Sprint Revamps Streaming Music and TV
Mar 14, 2007, 1:37 PM by (staff)
Sprint has begun telling subscribers it will replace the Sirius Hits streaming music service with 10 genre-based channels. However the carrier will boost up its free Sprint TV offerings with content from CNN, Weather Channel, E! and Fox Sports. Both of these moves bring Sprint more in line with its cable partners, which offer these channels in basic service packages and tend to shy away from satellite radio. The push to boost up its cellular TV offering could also be a sign that Sprint will not partner with any mobile TV services, and not just MediaFLO.
Garmin inReach Brings Satellite Messaging to Your Phone
Jan 5, 2017
Garmin this week announced its inReach series of satellite communicators. These standalone handheld devices can also be paired with any Android, iOS or Windows 10 smartphone to provide satellite-based text messaging and GPS mapping on your phone even where there is no cellular coverage.
Samsung and The Weather Channel Team Up for Galaxy App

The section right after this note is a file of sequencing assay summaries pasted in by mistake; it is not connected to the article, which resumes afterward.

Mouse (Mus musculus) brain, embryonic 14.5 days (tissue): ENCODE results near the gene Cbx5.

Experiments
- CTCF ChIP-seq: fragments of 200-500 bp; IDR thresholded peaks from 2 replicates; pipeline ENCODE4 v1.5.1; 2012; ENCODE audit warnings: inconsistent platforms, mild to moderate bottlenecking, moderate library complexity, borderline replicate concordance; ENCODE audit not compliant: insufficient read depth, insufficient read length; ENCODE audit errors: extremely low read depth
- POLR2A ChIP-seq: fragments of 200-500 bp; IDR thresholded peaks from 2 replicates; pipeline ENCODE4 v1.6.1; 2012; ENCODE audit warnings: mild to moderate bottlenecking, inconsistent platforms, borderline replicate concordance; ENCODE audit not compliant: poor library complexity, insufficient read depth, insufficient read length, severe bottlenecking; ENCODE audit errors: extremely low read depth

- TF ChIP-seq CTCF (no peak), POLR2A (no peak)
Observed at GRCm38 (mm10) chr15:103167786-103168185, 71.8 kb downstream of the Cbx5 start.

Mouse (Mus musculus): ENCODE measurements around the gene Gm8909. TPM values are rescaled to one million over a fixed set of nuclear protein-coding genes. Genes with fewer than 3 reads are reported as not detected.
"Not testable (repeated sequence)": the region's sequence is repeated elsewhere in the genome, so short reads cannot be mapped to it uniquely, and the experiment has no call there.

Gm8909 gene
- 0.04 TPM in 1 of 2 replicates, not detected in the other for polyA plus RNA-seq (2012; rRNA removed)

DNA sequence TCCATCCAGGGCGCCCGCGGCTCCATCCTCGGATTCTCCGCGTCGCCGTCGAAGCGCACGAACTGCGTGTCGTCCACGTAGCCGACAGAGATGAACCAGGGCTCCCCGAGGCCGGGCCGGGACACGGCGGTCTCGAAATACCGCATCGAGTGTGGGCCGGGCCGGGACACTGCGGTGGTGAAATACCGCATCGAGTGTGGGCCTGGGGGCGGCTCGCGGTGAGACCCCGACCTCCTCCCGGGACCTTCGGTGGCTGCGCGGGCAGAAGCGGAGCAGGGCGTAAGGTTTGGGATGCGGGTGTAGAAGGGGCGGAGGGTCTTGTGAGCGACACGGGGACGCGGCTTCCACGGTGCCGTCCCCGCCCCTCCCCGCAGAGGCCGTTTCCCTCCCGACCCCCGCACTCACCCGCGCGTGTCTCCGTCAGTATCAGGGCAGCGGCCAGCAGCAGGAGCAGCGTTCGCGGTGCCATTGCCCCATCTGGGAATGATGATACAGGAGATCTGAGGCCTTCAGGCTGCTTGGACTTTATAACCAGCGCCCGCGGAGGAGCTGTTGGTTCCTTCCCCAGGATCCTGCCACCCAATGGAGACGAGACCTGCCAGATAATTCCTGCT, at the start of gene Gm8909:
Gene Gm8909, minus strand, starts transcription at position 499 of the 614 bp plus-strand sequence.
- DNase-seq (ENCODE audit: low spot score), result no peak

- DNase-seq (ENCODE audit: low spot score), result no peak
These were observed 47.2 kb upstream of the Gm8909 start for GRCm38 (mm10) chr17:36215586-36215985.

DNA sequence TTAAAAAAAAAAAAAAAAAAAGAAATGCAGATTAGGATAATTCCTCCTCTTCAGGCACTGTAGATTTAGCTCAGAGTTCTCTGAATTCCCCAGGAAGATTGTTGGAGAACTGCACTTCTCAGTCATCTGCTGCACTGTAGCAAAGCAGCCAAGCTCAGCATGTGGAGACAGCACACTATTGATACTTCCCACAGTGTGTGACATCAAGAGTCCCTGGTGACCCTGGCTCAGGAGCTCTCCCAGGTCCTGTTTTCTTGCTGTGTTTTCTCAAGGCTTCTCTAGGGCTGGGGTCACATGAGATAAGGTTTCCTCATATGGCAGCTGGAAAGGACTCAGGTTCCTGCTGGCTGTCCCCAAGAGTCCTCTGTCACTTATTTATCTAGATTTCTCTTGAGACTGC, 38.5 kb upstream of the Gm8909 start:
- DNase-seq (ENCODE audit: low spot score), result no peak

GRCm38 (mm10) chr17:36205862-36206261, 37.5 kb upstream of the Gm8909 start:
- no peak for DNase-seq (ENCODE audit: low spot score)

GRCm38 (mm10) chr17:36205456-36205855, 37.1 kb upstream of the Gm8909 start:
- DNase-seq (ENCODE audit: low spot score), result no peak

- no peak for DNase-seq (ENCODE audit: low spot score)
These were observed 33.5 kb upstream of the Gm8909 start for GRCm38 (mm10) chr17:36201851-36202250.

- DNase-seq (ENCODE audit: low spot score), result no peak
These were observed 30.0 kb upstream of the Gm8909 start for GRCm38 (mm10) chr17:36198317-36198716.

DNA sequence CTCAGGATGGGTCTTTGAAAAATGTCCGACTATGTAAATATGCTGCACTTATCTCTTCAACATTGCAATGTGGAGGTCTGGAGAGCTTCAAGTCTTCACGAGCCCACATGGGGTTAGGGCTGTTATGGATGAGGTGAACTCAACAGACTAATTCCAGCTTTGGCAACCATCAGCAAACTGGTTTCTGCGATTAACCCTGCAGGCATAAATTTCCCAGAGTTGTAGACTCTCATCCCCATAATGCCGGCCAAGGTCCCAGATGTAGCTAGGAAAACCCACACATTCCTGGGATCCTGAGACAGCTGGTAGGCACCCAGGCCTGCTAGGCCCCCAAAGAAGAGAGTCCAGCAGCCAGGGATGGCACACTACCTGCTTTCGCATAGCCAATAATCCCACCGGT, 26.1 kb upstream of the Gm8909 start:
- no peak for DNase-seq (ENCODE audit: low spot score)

Apr 19, 2016
Samsung and The Weather Channel have created an exclusive weather app only for owners of Galaxy-branded smartphones. The Weather Channel App for Samsung offers features the regular Weather Channel app does not include.
YouTube Reimagines Its Premium Video and Music Services
May 17, 2018
YouTube today announced YouTube Premium and YouTube Music, services that replace YouTube Red and YT Music, respectively. Moving forward, YouTube Premium will be the video site's top-tier service, offering originals, ad-free play, background play, and downloads across YouTube.
Facebook Sports Stadium Takes the Starting Line
Jan 21, 2016
Facebook today announced Sports Stadium, a hub dedicated to sports and the communities that support and discuss them. Sports Stadium is a single place that accumulates all content on Facebook related to sports.
Google to Merge Google Play Music and YouTube Red
Jul 27, 2017
Google plans to shake up its music offering and ad-free video service, according to statements made by Lyor Cohen, the head of Google Play Music. As it stands today, Google Play Music is available to a single person for $10 per month and families for $15 per month.